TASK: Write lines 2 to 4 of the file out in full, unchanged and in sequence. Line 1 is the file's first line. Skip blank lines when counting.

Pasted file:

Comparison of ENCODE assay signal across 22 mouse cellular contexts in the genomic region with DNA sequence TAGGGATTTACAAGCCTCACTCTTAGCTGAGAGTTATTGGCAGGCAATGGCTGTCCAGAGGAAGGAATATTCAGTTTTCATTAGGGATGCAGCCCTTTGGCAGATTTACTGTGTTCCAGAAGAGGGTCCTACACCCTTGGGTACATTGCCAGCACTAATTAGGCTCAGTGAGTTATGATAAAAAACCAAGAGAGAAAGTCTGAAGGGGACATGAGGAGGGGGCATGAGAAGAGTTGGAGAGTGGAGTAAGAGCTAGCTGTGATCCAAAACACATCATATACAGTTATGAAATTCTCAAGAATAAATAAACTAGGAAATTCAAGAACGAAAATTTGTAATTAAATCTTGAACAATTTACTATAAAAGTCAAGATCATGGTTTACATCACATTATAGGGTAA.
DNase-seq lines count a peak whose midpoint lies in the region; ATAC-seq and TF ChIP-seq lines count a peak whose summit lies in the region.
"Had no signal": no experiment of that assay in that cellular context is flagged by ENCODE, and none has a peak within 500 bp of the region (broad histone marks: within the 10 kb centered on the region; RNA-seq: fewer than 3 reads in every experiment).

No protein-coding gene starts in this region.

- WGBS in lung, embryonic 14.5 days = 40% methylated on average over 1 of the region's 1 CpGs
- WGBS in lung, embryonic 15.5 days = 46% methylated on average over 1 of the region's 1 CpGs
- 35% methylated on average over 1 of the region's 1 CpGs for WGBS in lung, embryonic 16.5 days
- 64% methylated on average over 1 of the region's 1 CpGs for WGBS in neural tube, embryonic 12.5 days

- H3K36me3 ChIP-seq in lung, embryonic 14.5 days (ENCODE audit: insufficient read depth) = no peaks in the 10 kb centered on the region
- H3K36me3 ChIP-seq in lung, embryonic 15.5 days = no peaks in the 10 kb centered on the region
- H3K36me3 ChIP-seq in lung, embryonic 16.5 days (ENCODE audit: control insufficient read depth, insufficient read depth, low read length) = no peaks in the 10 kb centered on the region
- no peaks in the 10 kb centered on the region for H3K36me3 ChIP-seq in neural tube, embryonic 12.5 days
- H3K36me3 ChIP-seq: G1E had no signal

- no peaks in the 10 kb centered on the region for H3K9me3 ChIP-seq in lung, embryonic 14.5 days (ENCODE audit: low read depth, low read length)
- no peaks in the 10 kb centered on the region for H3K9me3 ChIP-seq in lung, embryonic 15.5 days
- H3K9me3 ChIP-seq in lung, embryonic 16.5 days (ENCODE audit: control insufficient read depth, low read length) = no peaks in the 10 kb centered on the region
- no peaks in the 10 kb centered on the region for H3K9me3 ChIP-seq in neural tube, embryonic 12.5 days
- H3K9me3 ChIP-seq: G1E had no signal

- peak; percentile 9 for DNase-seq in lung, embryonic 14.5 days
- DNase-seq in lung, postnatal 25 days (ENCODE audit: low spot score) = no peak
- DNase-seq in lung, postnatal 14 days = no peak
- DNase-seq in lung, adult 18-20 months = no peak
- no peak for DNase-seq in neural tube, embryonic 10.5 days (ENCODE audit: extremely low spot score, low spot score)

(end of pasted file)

DNase-seq lines count a peak whose midpoint lies in the region; ATAC-seq and TF ChIP-seq lines count a peak whose summit lies in the region.
"Had no signal": no experiment of that assay in that cellular context is flagged by ENCODE, and none has a peak within 500 bp of the region (broad histone marks: within the 10 kb centered on the region; RNA-seq: fewer than 3 reads in every experiment).

No protein-coding gene starts in this region.